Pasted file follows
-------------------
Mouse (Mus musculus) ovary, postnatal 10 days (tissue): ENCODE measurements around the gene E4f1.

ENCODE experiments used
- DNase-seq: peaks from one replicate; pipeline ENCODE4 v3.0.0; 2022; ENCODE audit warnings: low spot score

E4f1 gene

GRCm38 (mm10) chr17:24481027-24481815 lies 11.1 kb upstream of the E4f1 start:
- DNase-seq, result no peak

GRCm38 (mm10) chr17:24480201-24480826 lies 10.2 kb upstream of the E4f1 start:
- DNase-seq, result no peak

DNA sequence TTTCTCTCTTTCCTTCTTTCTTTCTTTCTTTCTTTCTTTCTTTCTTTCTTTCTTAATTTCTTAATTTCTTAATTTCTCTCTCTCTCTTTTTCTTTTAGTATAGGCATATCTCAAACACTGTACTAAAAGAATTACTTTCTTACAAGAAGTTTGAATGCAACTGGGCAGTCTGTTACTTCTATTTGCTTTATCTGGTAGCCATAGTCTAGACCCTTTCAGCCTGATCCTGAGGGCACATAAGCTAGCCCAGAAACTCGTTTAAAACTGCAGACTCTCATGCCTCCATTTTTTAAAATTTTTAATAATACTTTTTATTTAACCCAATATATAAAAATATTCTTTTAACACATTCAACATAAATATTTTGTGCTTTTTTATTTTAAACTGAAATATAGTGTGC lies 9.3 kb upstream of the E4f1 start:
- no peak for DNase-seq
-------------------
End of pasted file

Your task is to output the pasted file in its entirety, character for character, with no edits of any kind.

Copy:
Mouse (Mus musculus) ovary, postnatal 10 days (tissue): ENCODE measurements around the gene E4f1.

ENCODE experiments used
- DNase-seq: peaks from one replicate; pipeline ENCODE4 v3.0.0; 2022; ENCODE audit warnings: low spot score

E4f1 gene

GRCm38 (mm10) chr17:24481027-24481815 lies 11.1 kb upstream of the E4f1 start:
- DNase-seq, result no peak

GRCm38 (mm10) chr17:24480201-24480826 lies 10.2 kb upstream of the E4f1 start:
- DNase-seq, result no peak

DNA sequence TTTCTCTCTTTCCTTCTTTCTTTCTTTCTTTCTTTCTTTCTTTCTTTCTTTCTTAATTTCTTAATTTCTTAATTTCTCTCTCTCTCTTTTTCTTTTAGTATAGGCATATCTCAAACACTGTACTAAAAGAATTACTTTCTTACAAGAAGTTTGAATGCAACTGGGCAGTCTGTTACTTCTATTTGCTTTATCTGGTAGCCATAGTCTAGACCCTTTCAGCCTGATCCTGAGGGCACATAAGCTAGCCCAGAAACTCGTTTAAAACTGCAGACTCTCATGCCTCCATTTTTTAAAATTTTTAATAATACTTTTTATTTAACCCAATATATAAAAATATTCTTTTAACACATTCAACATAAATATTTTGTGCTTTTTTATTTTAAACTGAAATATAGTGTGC lies 9.3 kb upstream of the E4f1 start:
- no peak for DNase-seq